The home buying process can be incredibly confusing, especially when your lender starts throwing around words like Private Mortgage Insurance, or PMI for short. You're likely wondering what PMI actually is and more importantly if this additional cost is necessary.
Let's look at what Private Mortgage Insurance is, and then we'll go over some tips that might allow you to avoid this additional cost completely.What is Private Mortgage Insurance (PMI)?
PMI or Private Mortgage Insurance protects the lender in the event that you default on your loan, and comes with a monthly premium cost that is passed on to you as part of your mortgage. Private Mortgage Insurance fees can vary significantly and generally range from 0.3% to 1.5% of the original loan amount per year. Factors that affect your Private Mortgage Insurance rate include the amount of your down payment as well as your credit score. The cost of Private Mortgage Insurance can add up rather quickly, adding a considerable amount to your monthly mortgage payment, so make sure to discuss your rate as well as what PMI will add to your monthly mortgage payment directly with your lender.
It is important to understand that Private Mortgage insurance is NOT the same as Homeowners Insurance and does not protect you or your home as Home Insurance does. Please consult a Local Insurance Agent that will be able to ensure that you are adequately covered by a Homeowners Insurance Policy in the event that you suffer a claim.How do I pay for Private Mortgage Insurance?
Traditionally the cost of Private Mortgage Insurance is passed on to the buyer as a part of their monthly mortgage payment. Consider this similar to paying your auto insurance on a monthly basis. This stretches the annual premium across 12 months allowing the buyer to pay it in more manageable chunks. This will of course result in a higher monthly mortgage payment, which is why it is always recommended to find out from your lender what the PMI cost will be so that it doesn't surprise you at closing!
Some banks have begun requiring payment of the Private Mortgage Insurance in an upfront payment at closing. In addition to adding a significant amount to the buyer's closing costs, these prepaid PMI Premiums are generally nonrefundable in the event that Private Mortgage Insurance is no longer required.
Home buyers with higher credit scores may qualify for Lender-Paid Mortgage Insurance in exchange for a higher interest rate. While this means that your lender will be responsible for the cost of the Mortgage Insurance, it will result in a higher interest rate for the life of the loan which can add up to big bucks. It does of course depend on your individual needs; a home buyer that is focused on lower monthly payments for instance (at the expense of a higher overall cost) may benefit from this option. If considering this route, be sure to compare your cost over the life of the loan as calculated with the higher interest rate against your cost with traditional Private Mortgage Insurance (and keep in mind that you often do not need to pay PMI for the life of the loan).What are the benefits of Private Mortgage Insurance?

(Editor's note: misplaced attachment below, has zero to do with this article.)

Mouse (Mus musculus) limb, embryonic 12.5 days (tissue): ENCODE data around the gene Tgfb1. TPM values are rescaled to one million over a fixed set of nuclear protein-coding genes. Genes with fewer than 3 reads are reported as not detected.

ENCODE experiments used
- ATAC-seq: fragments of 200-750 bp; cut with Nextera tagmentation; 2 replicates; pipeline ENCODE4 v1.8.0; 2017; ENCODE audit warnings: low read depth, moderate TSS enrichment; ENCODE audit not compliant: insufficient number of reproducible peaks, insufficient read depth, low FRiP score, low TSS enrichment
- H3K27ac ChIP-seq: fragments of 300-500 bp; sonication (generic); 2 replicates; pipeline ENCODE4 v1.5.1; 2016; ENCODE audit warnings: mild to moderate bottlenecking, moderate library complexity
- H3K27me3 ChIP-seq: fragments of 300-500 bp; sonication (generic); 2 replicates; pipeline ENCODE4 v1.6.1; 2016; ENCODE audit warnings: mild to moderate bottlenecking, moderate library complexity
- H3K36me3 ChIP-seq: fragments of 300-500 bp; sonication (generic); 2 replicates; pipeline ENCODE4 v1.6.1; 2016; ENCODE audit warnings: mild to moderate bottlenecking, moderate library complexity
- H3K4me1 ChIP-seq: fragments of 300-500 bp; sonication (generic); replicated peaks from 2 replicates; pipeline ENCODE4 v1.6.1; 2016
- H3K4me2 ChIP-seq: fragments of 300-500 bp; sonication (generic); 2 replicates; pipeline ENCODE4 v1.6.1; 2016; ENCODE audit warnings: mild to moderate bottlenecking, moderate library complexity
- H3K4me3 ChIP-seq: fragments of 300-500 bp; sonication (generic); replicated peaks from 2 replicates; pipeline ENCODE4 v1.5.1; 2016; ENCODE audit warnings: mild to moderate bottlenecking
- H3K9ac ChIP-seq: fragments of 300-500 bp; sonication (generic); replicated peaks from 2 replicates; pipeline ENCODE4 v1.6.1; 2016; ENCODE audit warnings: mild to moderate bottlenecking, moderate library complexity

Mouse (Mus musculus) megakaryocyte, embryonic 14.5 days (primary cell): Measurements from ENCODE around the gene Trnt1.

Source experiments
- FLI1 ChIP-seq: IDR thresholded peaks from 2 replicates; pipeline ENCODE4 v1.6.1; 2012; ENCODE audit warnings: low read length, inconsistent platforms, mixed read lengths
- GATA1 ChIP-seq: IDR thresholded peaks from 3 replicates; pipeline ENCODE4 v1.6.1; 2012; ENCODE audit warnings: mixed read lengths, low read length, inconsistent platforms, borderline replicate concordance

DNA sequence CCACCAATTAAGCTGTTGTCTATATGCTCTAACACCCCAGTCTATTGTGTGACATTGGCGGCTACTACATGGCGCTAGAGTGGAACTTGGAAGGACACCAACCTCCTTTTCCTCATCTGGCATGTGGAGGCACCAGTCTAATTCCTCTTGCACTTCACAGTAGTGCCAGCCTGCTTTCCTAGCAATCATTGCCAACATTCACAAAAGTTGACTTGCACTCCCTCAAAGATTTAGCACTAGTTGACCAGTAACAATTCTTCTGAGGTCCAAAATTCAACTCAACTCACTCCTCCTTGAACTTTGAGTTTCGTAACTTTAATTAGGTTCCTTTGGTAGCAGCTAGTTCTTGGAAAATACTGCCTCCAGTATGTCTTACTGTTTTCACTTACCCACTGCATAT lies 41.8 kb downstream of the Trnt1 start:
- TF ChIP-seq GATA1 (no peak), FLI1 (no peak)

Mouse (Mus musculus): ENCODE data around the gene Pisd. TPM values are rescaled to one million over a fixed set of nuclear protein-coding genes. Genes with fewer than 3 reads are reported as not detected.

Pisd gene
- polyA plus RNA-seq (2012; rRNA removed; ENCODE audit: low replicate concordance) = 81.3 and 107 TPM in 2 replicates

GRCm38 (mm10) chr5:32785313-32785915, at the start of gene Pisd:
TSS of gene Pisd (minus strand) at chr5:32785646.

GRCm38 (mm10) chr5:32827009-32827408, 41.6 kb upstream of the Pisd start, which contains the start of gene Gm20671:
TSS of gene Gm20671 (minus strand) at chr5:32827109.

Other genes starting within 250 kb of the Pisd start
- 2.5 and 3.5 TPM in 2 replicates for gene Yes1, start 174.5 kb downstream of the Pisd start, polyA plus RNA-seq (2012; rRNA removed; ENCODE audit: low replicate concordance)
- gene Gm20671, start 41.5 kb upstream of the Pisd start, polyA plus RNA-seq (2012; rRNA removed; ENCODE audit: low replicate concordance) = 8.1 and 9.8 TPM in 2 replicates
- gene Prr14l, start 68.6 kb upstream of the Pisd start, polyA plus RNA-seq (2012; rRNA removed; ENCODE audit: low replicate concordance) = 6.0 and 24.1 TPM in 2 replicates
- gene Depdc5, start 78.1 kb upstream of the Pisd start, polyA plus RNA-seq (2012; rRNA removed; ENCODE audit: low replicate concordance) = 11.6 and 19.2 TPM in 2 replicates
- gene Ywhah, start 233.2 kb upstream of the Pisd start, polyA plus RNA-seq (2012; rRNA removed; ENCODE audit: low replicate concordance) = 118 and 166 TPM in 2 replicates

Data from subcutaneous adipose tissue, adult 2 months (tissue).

As Private Mortgage Insurance allows you to purchase a home with less down, it can help you qualify for a loan that you might not otherwise be able to get. PMI would allow you to purchase a home sooner for instance, rather than waiting until you've saved enough money to put 20% down at closing.Do I need Private Mortgage Insurance?
Not necessarily. It is possible to avoid the additional cost of PMI by putting 20% down at closing, which can represent a significant savings. Many home buyers conscious of the impact PMI can have on their monthly payments attempt to stay within a budget where putting 20% down is possible in order to avoid this additional cost.
If you do have PMI included in your mortgage, it is important to keep in mind that once the equity you have in your home reaches 20%, you are able to request that your lender cancel the Private Mortgage Insurance going forward.
There are a couple of ways to go about this:
Once your mortgage payments have paid down 20% of the principle of the loan, you can ask your lender to drop the private mortgage insurance.
Once your loan balance is below 78% of its original value your bank is required to drop PMI from your loan.
Once you have built 20% or more in equity in the home. In cases where you were able to get a deal on the home where you started with equity, or over time increased the value of the home through renovations and additions, you may be able to drop your PMI. This likely will require that you have an appraisal completed supporting this adjusted value of the property, but each lender may have different requirements. Review this option directly with your lender to determine the costs that would be incurred as well as the potential savings as the cost may outweigh the savings depending on your banks requirements.
We hope this answered your questions about Private Mortgage Insurance and most of all want to wish you the best of luck with your house hunt!
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